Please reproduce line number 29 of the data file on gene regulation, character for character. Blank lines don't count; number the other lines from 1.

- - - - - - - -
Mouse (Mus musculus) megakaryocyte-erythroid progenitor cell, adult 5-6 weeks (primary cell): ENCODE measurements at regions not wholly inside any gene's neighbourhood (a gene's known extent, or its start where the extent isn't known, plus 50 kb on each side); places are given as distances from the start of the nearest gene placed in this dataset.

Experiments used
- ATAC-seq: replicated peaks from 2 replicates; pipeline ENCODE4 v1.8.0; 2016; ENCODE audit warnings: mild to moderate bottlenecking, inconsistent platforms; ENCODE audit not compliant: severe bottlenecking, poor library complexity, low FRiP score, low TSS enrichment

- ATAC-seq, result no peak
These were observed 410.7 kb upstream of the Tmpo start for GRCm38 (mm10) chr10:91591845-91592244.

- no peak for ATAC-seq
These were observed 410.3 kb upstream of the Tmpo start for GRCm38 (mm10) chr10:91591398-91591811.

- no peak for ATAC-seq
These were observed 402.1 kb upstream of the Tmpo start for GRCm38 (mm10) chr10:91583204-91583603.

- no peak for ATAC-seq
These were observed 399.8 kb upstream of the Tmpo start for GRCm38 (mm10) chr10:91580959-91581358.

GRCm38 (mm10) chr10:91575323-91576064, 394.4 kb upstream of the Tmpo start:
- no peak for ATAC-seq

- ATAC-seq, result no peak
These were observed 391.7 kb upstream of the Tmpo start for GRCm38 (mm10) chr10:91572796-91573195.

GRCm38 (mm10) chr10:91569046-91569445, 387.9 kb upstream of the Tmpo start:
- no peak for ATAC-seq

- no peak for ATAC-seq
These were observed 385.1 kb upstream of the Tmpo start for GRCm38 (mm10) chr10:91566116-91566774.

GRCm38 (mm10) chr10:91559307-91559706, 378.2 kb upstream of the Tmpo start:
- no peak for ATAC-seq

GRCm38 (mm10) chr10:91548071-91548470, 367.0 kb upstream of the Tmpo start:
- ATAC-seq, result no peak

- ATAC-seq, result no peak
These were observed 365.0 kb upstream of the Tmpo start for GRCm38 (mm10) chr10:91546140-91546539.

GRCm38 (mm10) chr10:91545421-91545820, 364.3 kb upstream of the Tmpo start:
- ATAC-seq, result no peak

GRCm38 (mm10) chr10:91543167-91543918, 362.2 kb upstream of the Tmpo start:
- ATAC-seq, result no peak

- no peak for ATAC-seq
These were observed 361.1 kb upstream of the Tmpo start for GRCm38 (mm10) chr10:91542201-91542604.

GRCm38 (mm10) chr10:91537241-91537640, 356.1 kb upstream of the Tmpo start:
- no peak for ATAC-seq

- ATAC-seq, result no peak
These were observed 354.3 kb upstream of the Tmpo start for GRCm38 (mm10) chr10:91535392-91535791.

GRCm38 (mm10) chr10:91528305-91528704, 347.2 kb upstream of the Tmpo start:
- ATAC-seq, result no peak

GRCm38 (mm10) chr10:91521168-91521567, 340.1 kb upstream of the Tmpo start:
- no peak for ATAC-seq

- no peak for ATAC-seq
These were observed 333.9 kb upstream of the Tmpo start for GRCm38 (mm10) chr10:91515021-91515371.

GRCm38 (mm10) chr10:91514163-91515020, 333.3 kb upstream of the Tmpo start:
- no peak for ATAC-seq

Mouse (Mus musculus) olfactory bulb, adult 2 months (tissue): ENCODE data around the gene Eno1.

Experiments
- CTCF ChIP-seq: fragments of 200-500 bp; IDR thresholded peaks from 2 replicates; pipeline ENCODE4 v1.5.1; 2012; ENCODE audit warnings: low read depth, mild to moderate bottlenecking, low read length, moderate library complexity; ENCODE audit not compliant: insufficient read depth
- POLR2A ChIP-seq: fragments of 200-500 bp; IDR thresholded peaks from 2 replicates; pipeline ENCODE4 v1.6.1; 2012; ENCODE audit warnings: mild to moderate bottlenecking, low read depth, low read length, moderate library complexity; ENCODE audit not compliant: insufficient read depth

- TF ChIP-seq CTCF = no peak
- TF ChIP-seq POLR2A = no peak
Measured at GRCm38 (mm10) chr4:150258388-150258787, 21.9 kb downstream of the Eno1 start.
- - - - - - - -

- ATAC-seq, result no peak